Reducing Culture shock for planned trip to Japan?
As the question says how can I reduce my inevitable culture shock impact when I visit Japan. I'm an American so I've already seen some Japanese culture in different parts of where I live in San Francisco.
- GypsyfishLv 71 month agoFavourite answer
You don't really experience culture shock on a short term trip. Culture shock happens when people stay at least 3 months in a new place. As a tourist, you can just watch, enjoy, or shake your head over what goes on locally.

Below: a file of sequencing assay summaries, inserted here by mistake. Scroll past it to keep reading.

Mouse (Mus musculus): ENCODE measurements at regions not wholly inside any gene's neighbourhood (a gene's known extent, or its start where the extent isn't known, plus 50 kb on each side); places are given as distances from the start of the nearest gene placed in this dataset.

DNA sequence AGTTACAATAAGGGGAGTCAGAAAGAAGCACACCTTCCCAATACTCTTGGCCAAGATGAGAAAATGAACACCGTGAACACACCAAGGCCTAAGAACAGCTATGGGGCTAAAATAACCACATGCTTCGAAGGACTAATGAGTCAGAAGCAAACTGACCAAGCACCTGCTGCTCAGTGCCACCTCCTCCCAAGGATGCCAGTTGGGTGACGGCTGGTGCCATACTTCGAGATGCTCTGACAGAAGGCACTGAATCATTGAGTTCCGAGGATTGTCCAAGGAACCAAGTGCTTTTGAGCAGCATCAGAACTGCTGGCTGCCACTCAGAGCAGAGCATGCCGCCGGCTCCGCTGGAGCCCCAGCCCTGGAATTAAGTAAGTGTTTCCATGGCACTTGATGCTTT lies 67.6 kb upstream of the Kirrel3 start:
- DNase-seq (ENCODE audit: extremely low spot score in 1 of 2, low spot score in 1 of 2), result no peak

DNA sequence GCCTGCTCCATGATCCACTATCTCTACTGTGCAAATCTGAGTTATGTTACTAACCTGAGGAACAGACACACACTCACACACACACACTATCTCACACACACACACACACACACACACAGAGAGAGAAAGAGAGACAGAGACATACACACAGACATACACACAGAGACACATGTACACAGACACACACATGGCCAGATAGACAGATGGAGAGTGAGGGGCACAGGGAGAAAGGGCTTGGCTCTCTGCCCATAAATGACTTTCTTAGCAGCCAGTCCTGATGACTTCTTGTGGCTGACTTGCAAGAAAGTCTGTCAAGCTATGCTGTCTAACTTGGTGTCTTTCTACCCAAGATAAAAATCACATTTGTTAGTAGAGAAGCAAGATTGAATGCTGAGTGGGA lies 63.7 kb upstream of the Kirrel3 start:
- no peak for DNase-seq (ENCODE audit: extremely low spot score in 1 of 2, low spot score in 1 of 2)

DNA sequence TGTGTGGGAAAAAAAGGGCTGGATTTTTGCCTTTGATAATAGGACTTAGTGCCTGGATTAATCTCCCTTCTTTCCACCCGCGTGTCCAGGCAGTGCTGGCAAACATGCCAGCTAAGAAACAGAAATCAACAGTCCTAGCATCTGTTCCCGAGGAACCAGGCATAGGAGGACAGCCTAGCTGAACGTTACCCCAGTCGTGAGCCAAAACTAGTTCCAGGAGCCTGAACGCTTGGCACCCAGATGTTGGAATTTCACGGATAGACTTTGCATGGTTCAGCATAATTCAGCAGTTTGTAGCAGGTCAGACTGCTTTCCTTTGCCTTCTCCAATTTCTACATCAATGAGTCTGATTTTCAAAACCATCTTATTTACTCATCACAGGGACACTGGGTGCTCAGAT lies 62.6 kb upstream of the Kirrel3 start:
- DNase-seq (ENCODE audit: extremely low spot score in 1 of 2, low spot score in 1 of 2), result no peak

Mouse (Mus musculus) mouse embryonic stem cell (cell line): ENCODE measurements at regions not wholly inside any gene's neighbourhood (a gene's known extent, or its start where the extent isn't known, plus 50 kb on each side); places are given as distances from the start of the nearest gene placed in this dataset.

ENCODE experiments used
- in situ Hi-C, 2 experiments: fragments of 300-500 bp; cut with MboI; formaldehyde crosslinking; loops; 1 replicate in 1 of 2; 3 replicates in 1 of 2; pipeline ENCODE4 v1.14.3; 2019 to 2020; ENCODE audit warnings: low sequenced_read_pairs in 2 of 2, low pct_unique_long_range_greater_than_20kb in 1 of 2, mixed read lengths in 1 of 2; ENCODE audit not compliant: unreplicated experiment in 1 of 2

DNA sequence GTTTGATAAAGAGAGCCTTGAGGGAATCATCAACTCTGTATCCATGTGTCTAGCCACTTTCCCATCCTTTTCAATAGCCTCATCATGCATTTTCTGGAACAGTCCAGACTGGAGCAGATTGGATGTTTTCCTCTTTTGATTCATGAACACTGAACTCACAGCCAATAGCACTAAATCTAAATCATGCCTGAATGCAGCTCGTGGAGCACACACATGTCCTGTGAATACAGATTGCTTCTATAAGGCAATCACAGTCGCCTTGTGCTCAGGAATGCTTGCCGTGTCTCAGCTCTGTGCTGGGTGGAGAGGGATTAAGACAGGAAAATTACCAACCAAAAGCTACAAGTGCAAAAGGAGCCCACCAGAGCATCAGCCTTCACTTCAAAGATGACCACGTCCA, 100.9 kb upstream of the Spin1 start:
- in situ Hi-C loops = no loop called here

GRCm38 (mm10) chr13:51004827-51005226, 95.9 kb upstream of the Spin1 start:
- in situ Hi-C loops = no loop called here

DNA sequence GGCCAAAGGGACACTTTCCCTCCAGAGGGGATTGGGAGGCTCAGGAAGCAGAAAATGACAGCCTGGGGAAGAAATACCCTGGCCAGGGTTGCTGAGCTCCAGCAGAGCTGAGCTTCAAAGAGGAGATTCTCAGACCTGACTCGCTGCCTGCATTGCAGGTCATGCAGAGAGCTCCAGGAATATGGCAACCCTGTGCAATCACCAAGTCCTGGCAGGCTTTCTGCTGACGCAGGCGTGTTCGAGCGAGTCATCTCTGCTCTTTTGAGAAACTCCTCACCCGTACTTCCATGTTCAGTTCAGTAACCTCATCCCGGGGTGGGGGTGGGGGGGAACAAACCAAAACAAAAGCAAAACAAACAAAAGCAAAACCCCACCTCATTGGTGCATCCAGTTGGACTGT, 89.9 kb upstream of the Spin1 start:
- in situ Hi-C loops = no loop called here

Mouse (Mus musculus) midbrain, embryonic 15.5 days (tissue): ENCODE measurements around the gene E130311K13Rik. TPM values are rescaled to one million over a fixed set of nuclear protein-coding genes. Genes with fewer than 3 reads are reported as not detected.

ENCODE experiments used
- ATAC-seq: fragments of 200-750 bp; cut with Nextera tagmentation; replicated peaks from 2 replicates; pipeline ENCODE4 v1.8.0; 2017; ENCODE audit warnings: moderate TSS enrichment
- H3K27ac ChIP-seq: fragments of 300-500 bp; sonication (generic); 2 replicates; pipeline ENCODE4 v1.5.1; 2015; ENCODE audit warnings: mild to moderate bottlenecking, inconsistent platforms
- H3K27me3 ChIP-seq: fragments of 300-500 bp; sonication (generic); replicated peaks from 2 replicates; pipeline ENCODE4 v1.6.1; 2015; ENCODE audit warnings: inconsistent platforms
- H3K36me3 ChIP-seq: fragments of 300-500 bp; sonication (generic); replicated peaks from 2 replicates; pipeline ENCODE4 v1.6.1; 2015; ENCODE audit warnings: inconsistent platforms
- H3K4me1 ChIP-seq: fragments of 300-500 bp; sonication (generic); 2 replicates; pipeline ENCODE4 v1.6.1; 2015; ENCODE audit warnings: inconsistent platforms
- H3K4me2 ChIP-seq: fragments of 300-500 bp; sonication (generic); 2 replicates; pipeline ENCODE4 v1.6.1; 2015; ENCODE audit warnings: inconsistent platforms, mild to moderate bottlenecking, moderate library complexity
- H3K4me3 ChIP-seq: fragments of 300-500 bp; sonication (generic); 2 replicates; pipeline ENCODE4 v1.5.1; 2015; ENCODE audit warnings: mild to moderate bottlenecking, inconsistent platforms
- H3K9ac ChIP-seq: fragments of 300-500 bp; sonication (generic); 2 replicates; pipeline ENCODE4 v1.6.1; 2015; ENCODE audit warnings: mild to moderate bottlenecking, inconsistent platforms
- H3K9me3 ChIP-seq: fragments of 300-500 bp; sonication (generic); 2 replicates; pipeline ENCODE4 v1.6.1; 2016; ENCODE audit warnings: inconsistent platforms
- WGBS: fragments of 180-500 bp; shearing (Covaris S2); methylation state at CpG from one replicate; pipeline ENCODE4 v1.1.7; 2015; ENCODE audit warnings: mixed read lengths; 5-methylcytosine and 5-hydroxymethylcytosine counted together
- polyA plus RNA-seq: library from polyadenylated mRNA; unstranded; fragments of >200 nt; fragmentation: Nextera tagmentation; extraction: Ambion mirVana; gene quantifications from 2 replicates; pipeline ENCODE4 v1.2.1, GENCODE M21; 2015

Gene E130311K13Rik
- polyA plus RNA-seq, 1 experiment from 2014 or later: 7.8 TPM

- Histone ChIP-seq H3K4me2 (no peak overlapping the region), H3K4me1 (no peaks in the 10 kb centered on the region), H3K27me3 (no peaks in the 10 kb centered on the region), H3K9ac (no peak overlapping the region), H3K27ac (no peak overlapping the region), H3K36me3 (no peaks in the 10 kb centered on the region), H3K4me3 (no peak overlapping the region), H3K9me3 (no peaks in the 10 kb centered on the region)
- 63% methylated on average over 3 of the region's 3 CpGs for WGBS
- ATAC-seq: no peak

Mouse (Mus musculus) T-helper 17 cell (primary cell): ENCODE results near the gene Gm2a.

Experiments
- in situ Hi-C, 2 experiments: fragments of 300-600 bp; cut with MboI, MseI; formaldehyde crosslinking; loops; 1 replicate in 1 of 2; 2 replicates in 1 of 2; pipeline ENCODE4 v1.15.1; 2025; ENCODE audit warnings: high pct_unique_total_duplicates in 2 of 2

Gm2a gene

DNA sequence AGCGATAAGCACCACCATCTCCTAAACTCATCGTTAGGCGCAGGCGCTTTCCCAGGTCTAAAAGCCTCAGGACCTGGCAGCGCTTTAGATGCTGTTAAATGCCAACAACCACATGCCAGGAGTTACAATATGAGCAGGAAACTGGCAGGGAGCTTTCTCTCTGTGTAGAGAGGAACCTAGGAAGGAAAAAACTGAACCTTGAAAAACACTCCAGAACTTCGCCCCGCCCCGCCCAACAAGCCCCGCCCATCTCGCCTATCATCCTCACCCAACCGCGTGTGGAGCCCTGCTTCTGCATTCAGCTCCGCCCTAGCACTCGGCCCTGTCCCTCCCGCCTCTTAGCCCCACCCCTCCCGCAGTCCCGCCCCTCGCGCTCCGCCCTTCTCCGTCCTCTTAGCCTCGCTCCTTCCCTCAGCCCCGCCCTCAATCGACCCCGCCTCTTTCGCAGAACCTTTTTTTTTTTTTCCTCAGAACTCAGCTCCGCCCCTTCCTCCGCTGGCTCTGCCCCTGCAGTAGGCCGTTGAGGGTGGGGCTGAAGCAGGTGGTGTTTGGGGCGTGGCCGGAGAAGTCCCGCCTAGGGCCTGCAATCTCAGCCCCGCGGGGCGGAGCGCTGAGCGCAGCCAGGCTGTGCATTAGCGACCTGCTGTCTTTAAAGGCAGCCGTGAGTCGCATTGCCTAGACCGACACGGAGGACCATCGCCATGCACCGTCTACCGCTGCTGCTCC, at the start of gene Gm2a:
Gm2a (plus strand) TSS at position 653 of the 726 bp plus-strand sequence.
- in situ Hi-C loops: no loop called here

The biggest difficulty you're likely to experience in Japan is that most people don't speak English. They know English- they've studied it for at least 6 years in school. But the schools demand perfection, so the people are terrified of making a mistake. This won't be a problem in the big tourist hotels, but it will be if you get out of those tourist spots. In restaurants, you'll find that there are usually pictures on the menu of the dishes- you can point to the pictures. It helps to familiarize yourself with the typical Japanese dishes- there's not much variation. Some restaurants have plastic replicas of the food in the window to entice diners. I have, in a pinch, motioned for the server to come outside with me so I could point at what I wanted in the window. Get a subway map marked in English. Take that with you to the subway stations- you can match the stations you want to go to with the JApanese labels on the big map on the wall, and know what price ticket to buy. Don't panic about this- I was with an 11 year old in Tokyo, and she's the one who navigated us around the city.